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April 14, 2005
9:30 AM - 12:30 PM
Cross State Office Building, Room # 105

Attending : First Lady Karen Baldacci, Patrick Phillips (for WELCOME), Kathryn Danylik, Bobbie Niehaus, Aileen Fortune, Sharon Wilson-Barker, Carla Ritchie, Rebecca Sockbeson, Joyce McPhetres, Rob Pfeiffer, Diana Doiron, Joan McDonald, Katie Bauer, Jeanne Whynot-Vickers, Pender Kimball, Lyn Brown, Heather Linnell, Phyllis Brazee, Michael Montagna, Susan Corrente (facilitator)

Guests : Ron Jenkins, Superintendent, Maine Indian Education; Kim Lipp, Jobs for Maine's Graduates; Kate Sheaff, Jobs for Maine's Graduates

WELCOME : Patrick welcomed the members and then had to excuse himself to attend to matters being heard currently before the State Legislature.

APPROVAL OF MINUTES OF MEETING OF MARCH 10, 2005 : The minutes were approved by consensus.


ANNOUNCEMENTS : Lyn Brown distributed information about an event scheduled for this evening with Cosy Sheridan, on growing up female in America. Lyn also recommended a book for the Research Team and will pass it on to Mary Madden; and she distributed copies of an article entitled "From Preschool to Middle School: The Role of Masculinity in Low-Income Urban Adolescent Boys" Literacy Skills and Academic Achievement".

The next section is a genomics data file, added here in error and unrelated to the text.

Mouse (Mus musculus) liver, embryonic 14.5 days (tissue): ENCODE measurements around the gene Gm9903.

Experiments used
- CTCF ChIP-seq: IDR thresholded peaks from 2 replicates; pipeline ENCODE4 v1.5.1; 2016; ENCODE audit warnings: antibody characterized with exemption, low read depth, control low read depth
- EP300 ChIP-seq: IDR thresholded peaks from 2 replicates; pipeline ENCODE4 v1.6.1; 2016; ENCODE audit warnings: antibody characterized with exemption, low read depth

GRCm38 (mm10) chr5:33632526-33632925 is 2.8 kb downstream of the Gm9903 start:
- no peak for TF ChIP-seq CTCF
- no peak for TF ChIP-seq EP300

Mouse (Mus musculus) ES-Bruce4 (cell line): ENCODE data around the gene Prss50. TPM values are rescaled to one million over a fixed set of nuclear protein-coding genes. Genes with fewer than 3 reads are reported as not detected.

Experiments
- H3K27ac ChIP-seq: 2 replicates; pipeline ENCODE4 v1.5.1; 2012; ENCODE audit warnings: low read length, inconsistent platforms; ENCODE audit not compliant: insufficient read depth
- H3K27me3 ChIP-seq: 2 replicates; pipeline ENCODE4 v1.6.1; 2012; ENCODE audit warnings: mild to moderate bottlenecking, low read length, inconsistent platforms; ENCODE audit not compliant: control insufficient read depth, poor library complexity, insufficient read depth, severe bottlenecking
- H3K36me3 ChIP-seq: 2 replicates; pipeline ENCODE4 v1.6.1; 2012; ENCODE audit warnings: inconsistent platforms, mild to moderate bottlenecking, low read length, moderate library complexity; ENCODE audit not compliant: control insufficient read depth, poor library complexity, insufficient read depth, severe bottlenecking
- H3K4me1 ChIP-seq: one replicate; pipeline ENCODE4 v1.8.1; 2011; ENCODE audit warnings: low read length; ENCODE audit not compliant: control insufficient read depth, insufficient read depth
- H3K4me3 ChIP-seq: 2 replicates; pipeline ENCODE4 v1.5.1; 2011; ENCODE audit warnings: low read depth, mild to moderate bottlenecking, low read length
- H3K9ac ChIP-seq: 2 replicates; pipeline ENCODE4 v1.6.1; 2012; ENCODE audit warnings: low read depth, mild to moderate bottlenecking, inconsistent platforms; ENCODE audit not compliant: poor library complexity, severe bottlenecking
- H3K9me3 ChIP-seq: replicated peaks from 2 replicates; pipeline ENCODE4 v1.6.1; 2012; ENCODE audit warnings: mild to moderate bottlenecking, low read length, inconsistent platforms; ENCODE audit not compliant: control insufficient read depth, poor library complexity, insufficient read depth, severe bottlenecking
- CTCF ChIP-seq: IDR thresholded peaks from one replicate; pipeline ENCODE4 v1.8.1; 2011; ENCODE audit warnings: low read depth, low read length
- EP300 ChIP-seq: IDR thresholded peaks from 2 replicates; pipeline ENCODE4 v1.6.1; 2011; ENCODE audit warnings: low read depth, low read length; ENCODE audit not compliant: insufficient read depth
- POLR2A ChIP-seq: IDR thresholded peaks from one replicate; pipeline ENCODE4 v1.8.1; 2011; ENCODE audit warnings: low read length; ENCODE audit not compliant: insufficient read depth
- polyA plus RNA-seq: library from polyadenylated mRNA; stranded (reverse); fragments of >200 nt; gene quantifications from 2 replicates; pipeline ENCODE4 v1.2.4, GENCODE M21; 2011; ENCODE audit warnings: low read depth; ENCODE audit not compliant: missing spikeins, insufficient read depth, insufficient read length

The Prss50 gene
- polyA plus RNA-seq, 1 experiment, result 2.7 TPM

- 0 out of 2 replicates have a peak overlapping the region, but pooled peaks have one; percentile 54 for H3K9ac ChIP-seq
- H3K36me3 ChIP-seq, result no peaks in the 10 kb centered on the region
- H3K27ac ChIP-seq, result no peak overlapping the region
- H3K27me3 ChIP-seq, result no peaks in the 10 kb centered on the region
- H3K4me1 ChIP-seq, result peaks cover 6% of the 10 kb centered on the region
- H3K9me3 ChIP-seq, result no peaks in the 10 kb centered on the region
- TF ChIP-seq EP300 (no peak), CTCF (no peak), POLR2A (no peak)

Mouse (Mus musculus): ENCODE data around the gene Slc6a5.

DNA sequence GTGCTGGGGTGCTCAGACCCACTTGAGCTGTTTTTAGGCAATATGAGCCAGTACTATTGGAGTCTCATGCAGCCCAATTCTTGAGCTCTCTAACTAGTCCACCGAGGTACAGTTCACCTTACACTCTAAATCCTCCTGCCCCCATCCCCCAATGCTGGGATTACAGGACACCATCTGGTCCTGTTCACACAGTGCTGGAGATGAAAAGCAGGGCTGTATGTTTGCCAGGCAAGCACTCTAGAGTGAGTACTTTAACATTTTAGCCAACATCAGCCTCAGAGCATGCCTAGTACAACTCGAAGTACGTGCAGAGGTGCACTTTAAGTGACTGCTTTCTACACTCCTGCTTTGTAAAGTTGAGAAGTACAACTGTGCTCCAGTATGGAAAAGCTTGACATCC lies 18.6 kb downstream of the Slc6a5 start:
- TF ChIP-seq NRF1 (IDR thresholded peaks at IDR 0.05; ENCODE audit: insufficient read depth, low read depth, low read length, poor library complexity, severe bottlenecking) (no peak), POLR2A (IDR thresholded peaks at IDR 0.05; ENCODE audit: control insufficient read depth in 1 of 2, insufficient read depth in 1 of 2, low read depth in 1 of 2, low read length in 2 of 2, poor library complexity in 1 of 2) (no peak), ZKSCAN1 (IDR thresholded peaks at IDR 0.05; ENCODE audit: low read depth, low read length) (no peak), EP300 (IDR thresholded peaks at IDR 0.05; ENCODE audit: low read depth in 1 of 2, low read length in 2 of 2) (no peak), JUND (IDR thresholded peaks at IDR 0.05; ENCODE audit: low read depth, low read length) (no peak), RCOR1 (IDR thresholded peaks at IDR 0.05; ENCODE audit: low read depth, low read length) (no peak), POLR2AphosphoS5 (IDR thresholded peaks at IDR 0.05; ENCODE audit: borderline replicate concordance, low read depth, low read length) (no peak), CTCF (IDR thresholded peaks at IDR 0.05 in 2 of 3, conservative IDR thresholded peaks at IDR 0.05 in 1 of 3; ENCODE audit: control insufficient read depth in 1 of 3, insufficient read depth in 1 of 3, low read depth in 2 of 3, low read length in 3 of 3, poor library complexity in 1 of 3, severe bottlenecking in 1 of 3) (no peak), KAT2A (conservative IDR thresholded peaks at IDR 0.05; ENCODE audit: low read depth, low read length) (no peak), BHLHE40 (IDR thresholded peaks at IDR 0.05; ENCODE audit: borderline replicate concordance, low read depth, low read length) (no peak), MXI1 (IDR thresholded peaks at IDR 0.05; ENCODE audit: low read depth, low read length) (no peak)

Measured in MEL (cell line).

PRESENTATION/DISCUSSION - Ron Jenkins, Superintendent, Maine Indian Education and Rebecca Sockbeson, Penobscot Nation and USM: Ron opened the presentation with a brief overview of Maine Indian Education (covering 3 reservations) and distributed a handout on Maine Indian Education Enrollment Data, graduation rates, and data collected from students, counselors and after school coordinators on why students don't succeed in high school. It's most common to lose students in junior/senior year of high school. While the dropout rates have been very high at times (40-60%) it is now down to 8%; and at Shead High school this year, almost 90% of those who graduate will continue on to post-secondary programs and for Indian Island, it is 100%. Ron reported that he has recently hired someone to address gender issues, particularly teenage pregnancy. Pregnant students are served under Section 504 plans and receive tutoring and other services. Rebecca continued the presentation by noting that the dropout rates for Native students may be twice that of white students, at times and that the systemic issues that cause this must be addressed. She began her presentation with a video produced by the Maine River Coalition, the American Friends Services Committee, and others that offered views from Native American youth, and other Native Americans, on the importance of maintaining their identity and the rituals of their culture. Rebecca then distributed a copy of a Proclamation that one of the students on the video described as being distributed in her class with little awareness of how it might affect her as a Native American student - a Massachusetts Proclamation from 1755 that described the bounties levied on the scalps of Penobscot Indians, with bounties for female's and children's scalps set lower than for males. She emphasized the need for anti-racist policies in schools that address the situation of the Native student and pointed to Australia and New Zealand as two countries that have shown leadership in this area. She also recommended the book "Sisters in the Blood: The Education of Women in Native America" by Ardy Bowker (1993) as a resource for the Research Team and Susan noted that she would order a copy. One conclusion reached by the author is that the most important factor for ensuring that Native American students graduate is the mentor or the sensitive, caring teacher; and she agreed with Katie that the curriculum must also be one in which Native American students learn about themselves in a way that doesn't dehumanize them. Also, she noted that the data can be generalized - what's best for the young women (mentors; sensitive, caring teachers) is also what's best for the young men. Rebecca will also assist the Research Team in ensuring that the report includes awareness of this issue as it takes into account the issue of school climate.